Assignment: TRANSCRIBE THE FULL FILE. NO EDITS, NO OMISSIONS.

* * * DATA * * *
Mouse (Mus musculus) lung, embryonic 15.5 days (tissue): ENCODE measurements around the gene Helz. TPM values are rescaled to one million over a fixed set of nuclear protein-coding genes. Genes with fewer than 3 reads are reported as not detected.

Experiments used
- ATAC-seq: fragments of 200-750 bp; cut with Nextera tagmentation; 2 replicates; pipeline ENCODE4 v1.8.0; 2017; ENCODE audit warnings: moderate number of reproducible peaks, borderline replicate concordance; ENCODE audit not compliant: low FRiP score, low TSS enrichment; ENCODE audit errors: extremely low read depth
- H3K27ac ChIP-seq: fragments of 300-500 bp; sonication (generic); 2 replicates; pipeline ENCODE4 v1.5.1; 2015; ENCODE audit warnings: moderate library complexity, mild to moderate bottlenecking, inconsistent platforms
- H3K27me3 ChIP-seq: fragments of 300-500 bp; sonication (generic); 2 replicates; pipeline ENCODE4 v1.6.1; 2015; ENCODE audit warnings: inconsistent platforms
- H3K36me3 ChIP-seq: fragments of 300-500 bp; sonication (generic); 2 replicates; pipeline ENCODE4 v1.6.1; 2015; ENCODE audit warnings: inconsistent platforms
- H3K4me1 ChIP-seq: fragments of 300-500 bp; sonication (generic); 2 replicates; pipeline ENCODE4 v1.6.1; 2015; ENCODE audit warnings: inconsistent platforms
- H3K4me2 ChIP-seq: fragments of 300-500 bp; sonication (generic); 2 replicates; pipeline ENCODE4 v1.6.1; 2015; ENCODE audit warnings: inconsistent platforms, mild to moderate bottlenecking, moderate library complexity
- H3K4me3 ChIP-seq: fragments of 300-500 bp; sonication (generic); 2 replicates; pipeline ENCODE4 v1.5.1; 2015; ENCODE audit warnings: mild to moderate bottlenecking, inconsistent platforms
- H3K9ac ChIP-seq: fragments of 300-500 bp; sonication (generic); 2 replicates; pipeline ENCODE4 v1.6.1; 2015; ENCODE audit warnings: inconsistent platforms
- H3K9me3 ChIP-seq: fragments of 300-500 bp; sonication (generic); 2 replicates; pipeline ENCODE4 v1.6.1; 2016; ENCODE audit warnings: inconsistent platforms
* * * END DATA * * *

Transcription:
Mouse (Mus musculus) lung, embryonic 15.5 days (tissue): ENCODE measurements around the gene Helz. TPM values are rescaled to one million over a fixed set of nuclear protein-coding genes. Genes with fewer than 3 reads are reported as not detected.

Experiments used
- ATAC-seq: fragments of 200-750 bp; cut with Nextera tagmentation; 2 replicates; pipeline ENCODE4 v1.8.0; 2017; ENCODE audit warnings: moderate number of reproducible peaks, borderline replicate concordance; ENCODE audit not compliant: low FRiP score, low TSS enrichment; ENCODE audit errors: extremely low read depth
- H3K27ac ChIP-seq: fragments of 300-500 bp; sonication (generic); 2 replicates; pipeline ENCODE4 v1.5.1; 2015; ENCODE audit warnings: moderate library complexity, mild to moderate bottlenecking, inconsistent platforms
- H3K27me3 ChIP-seq: fragments of 300-500 bp; sonication (generic); 2 replicates; pipeline ENCODE4 v1.6.1; 2015; ENCODE audit warnings: inconsistent platforms
- H3K36me3 ChIP-seq: fragments of 300-500 bp; sonication (generic); 2 replicates; pipeline ENCODE4 v1.6.1; 2015; ENCODE audit warnings: inconsistent platforms
- H3K4me1 ChIP-seq: fragments of 300-500 bp; sonication (generic); 2 replicates; pipeline ENCODE4 v1.6.1; 2015; ENCODE audit warnings: inconsistent platforms
- H3K4me2 ChIP-seq: fragments of 300-500 bp; sonication (generic); 2 replicates; pipeline ENCODE4 v1.6.1; 2015; ENCODE audit warnings: inconsistent platforms, mild to moderate bottlenecking, moderate library complexity
- H3K4me3 ChIP-seq: fragments of 300-500 bp; sonication (generic); 2 replicates; pipeline ENCODE4 v1.5.1; 2015; ENCODE audit warnings: mild to moderate bottlenecking, inconsistent platforms
- H3K9ac ChIP-seq: fragments of 300-500 bp; sonication (generic); 2 replicates; pipeline ENCODE4 v1.6.1; 2015; ENCODE audit warnings: inconsistent platforms
- H3K9me3 ChIP-seq: fragments of 300-500 bp; sonication (generic); 2 replicates; pipeline ENCODE4 v1.6.1; 2016; ENCODE audit warnings: inconsistent platforms